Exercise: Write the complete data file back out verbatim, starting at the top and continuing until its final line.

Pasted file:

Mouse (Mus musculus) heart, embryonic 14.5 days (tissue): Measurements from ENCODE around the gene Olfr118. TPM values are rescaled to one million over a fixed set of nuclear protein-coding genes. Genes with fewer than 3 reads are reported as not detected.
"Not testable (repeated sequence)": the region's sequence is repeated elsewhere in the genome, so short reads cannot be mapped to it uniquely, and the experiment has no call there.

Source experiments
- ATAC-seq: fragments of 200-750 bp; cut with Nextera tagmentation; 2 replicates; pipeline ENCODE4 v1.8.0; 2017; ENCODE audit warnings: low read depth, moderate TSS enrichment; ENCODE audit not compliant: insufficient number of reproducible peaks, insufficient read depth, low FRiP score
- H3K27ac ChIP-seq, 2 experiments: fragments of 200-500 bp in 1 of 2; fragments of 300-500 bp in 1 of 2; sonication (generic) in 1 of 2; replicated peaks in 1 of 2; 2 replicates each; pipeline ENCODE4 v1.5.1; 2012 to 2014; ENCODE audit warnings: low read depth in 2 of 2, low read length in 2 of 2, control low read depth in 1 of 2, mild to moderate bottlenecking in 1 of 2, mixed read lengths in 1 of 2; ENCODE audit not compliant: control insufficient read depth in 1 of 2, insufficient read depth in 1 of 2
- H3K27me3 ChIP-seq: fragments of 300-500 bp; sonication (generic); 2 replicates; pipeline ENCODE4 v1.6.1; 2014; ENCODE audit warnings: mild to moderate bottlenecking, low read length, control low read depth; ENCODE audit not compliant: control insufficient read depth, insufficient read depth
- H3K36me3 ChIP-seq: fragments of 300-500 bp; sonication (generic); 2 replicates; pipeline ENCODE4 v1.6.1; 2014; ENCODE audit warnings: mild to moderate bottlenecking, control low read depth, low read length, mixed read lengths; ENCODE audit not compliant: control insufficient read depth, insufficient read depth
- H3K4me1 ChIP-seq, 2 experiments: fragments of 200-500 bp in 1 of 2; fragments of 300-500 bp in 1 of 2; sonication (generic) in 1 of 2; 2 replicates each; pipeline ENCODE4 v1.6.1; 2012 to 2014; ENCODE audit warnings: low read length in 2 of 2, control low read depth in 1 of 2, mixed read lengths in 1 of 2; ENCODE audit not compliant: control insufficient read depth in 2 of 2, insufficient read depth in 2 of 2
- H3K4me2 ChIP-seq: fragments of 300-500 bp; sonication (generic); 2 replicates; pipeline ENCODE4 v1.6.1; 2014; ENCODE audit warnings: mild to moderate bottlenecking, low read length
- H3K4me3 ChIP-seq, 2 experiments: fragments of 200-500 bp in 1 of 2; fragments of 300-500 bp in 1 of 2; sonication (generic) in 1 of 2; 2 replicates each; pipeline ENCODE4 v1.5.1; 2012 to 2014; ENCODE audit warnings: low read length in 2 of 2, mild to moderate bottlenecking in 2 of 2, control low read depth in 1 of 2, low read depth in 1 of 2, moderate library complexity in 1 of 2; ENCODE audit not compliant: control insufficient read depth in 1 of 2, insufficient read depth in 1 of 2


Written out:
Mouse (Mus musculus) heart, embryonic 14.5 days (tissue): Measurements from ENCODE around the gene Olfr118. TPM values are rescaled to one million over a fixed set of nuclear protein-coding genes. Genes with fewer than 3 reads are reported as not detected.
"Not testable (repeated sequence)": the region's sequence is repeated elsewhere in the genome, so short reads cannot be mapped to it uniquely, and the experiment has no call there.

Source experiments
- ATAC-seq: fragments of 200-750 bp; cut with Nextera tagmentation; 2 replicates; pipeline ENCODE4 v1.8.0; 2017; ENCODE audit warnings: low read depth, moderate TSS enrichment; ENCODE audit not compliant: insufficient number of reproducible peaks, insufficient read depth, low FRiP score
- H3K27ac ChIP-seq, 2 experiments: fragments of 200-500 bp in 1 of 2; fragments of 300-500 bp in 1 of 2; sonication (generic) in 1 of 2; replicated peaks in 1 of 2; 2 replicates each; pipeline ENCODE4 v1.5.1; 2012 to 2014; ENCODE audit warnings: low read depth in 2 of 2, low read length in 2 of 2, control low read depth in 1 of 2, mild to moderate bottlenecking in 1 of 2, mixed read lengths in 1 of 2; ENCODE audit not compliant: control insufficient read depth in 1 of 2, insufficient read depth in 1 of 2
- H3K27me3 ChIP-seq: fragments of 300-500 bp; sonication (generic); 2 replicates; pipeline ENCODE4 v1.6.1; 2014; ENCODE audit warnings: mild to moderate bottlenecking, low read length, control low read depth; ENCODE audit not compliant: control insufficient read depth, insufficient read depth
- H3K36me3 ChIP-seq: fragments of 300-500 bp; sonication (generic); 2 replicates; pipeline ENCODE4 v1.6.1; 2014; ENCODE audit warnings: mild to moderate bottlenecking, control low read depth, low read length, mixed read lengths; ENCODE audit not compliant: control insufficient read depth, insufficient read depth
- H3K4me1 ChIP-seq, 2 experiments: fragments of 200-500 bp in 1 of 2; fragments of 300-500 bp in 1 of 2; sonication (generic) in 1 of 2; 2 replicates each; pipeline ENCODE4 v1.6.1; 2012 to 2014; ENCODE audit warnings: low read length in 2 of 2, control low read depth in 1 of 2, mixed read lengths in 1 of 2; ENCODE audit not compliant: control insufficient read depth in 2 of 2, insufficient read depth in 2 of 2
- H3K4me2 ChIP-seq: fragments of 300-500 bp; sonication (generic); 2 replicates; pipeline ENCODE4 v1.6.1; 2014; ENCODE audit warnings: mild to moderate bottlenecking, low read length
- H3K4me3 ChIP-seq, 2 experiments: fragments of 200-500 bp in 1 of 2; fragments of 300-500 bp in 1 of 2; sonication (generic) in 1 of 2; 2 replicates each; pipeline ENCODE4 v1.5.1; 2012 to 2014; ENCODE audit warnings: low read length in 2 of 2, mild to moderate bottlenecking in 2 of 2, control low read depth in 1 of 2, low read depth in 1 of 2, moderate library complexity in 1 of 2; ENCODE audit not compliant: control insufficient read depth in 1 of 2, insufficient read depth in 1 of 2